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“…Oh, and there’s this place in Quito that will custom make boots!”

As soon as Olga said that I perked up. We met Olga and her daughter while staying at Sacha Lodge in the Ecuadorian Amazon. They had spent some time in Quito and my husband and I were listening to their itinerary to get ideas of what to do during our couple days in Quito. But boots! Custom made! 

It’s shoes, my friends.  And when it comes to shoes I just melt into a blob.

The following day on the way to our hotel, I saw it:

El Palacio de le Bota Españolas

El Palacio de le Bota Española

What girl would pass this up?

What girl would pass this up?

Clearly, it was meant to be, since it was only a few blocks from our hotel in La Mariscal neighborhood of Quito. When Steve and I went inside a wave of the musky, leathery smell hit me in the face. Oh, this place smells yummy.  I picked up a tan pair of boots. Nice quality and stitching, I noted to myself. There were cowboy boots, riding boots and fashionable ladies boots with heels of all heights. They were all simply lovely. Steve sat down, obviously uninterested in my shoe shopping. This happens all the time. Last time I went shoe shopping at Nordstrom, this happened:

This boy can sleep anywhere. Even at Nordstrom. Where there are SHOES. Who sleeps when there are SHOES?!

This boy can sleep anywhere. Even at Nordstrom. Where there are SHOES. Who sleeps when there are SHOES?!

An Ecuadorian woman and her husband began showing boots to me. Actually, not just showing them, but putting them in my hands, pulling one after another off the shelf and offering them to me while speaking Spanish, of course. They spoke no English and I spoke no Spanish. There was pointing and grabbing a lot of boots and then I found a pair I really liked–a low heel with a strap and buckle. I put them in the woman’s hands, pointed and nodded my head and said, “Sí!”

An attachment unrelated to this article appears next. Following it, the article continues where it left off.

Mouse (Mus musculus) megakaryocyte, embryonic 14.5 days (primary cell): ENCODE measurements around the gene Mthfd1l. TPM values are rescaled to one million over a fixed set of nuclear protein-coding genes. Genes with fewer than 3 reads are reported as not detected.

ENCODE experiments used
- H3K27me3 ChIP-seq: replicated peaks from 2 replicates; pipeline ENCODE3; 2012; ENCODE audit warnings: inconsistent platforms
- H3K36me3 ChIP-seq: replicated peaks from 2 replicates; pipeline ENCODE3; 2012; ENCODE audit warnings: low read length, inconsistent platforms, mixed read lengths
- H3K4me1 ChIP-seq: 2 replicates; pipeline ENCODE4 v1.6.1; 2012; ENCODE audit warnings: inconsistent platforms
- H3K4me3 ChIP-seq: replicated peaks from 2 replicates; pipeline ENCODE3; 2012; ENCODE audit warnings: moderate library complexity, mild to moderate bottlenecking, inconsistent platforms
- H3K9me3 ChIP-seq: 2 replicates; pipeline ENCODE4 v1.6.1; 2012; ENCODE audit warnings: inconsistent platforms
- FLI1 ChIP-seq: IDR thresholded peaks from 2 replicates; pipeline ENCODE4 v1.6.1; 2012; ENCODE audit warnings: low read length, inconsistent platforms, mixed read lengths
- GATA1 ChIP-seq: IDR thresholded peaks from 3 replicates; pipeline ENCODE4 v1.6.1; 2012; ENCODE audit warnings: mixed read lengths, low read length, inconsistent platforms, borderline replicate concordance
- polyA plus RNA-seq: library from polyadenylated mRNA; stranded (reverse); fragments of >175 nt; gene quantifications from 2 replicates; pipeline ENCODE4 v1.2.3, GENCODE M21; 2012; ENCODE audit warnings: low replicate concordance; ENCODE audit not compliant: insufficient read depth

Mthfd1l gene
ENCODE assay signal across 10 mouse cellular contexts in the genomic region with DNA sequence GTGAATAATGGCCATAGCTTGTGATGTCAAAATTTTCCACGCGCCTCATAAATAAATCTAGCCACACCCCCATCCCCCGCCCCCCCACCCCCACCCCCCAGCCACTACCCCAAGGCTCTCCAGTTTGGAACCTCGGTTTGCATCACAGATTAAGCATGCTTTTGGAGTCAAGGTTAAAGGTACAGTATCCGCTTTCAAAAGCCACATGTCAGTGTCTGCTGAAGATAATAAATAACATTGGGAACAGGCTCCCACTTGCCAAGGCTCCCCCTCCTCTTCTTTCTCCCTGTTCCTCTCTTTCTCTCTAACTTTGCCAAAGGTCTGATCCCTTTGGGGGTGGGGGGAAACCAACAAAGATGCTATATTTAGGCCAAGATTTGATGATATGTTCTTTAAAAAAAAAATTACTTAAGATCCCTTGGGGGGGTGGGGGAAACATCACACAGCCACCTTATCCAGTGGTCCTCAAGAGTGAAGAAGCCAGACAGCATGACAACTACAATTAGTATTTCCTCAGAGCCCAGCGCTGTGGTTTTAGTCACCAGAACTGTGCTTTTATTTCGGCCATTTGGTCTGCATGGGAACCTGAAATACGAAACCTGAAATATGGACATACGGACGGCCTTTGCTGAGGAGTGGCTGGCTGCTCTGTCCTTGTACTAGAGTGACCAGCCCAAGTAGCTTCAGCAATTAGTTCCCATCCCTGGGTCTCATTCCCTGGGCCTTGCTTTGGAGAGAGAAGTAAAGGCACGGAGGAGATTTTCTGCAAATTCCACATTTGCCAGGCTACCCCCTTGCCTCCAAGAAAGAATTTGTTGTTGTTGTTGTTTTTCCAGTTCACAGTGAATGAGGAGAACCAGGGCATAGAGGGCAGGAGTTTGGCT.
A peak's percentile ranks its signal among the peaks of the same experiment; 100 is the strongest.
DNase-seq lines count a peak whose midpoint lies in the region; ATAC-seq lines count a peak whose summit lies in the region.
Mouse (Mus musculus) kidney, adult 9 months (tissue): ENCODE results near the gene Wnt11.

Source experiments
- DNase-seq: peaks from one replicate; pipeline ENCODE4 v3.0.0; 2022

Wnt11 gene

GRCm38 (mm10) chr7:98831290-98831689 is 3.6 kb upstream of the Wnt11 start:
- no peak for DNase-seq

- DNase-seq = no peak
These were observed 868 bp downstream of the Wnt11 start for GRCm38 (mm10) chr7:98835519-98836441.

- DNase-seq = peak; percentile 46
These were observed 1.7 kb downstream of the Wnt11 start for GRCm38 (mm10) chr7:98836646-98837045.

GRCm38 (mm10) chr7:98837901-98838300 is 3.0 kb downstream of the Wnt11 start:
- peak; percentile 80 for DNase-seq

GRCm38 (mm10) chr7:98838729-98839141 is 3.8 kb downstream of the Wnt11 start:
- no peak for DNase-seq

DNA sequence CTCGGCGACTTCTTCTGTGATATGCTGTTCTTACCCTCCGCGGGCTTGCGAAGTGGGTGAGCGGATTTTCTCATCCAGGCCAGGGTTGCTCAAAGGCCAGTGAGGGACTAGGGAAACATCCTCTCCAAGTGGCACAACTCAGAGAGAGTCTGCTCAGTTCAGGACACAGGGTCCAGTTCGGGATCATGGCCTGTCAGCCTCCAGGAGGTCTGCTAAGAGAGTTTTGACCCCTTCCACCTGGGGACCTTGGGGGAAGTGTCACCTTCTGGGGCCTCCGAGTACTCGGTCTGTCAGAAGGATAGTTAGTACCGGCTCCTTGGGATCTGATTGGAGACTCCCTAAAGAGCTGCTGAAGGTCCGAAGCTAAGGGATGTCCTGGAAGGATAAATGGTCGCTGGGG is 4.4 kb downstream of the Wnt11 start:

Yes, please.

Sí, por favor.

She then took me to the back room where there were remnants of all sorts of leather on a big table. Oh, she wants me to choose my color, I realized. There were many colors of tan, brown and even different shades of black.  And then I saw it: Red

Ahhh, red leather! Yum.

Ahhh, red leather! Yum.

I have to have that red!

I nodded my head, pointed and said the one word I know perfectly in Spanish: “Si!”

Then before I could even leave the back room, the Ecuadorian man brought out a big paper tablet and pointed to pages that had foot outlines drawn on it. Oh, he wants to draw my footprint. Of course!

Wasting no time, I took off my shoes and socks and placed my foot on the paper where the man drew a line around my foot, then pulled out a measuring tape and measured my width, my instep, my ankle and my calves. So old school. So simple. Why can’t all my shoes be made this way?

Didn't we do this in kindergarten? Ahh, good times.

Didn’t we do this in kindergarten? Ahh, good times.

Measure twice, cut once, right?

Measure twice, cut once, right?

¿Cuánto cuesta? I asked. (Okay, I also know how to ask how much something costs. I’m a seasoned shopper, no?)

Originally the woman had written down $180, but then the man pointed to my calves and said, “Grandé.”

Yes, my calves are grandé. You see, that’s the whole problem with me and boots. It’s the grandé calves, and that’s why I was here. But it turns out, having grandé means it costs more. $20 more.

They had me choose the style of my toe (pointed? round? squared?), choose the buckles out of a cardboard box and then I paid a deposit of $50 and from the sign language and my guess at Spanish, figured that it was going to take four days for the boots to be made. No problem, we were heading to the Andes and wouldn’t be back to Quito for seven days.

So for seven days and nights I dreamt about red boots.

On our last day in Ecuador we picked up the boots. They were displayed in the window when I arrived, and that made me secretly happy to know that others might have walked by with envy. I slipped on the boots and the leather was buttery. My foot fit perfectly inside and zzzzzziiiiip! It was easy. Not a struggle at all! And the boots weren’t cutting off my circulation. They felt divine. I purred inside like a kitten.

I now have red boots. Jealous y’all?

Keep your paws of my red boots.

Keep your paws off my red boots.

Here they are: Luis Arias, who made the boots, and his wife who so patiently helped me out in spite of my very lousy Spanish.

Luis A. Arias, Propietaro and his wife

Luis A. Arias, Propietaro and his wife

You, too, can get your own custom-made boots (for men as well as women).

El Palacio de las Botas Españolas
Reina Victoria E7-14 y Wilson
Quito, Ecuador
Telf: 2567 205
email: elpalaciodelasbotasespanolas@hotmail.com
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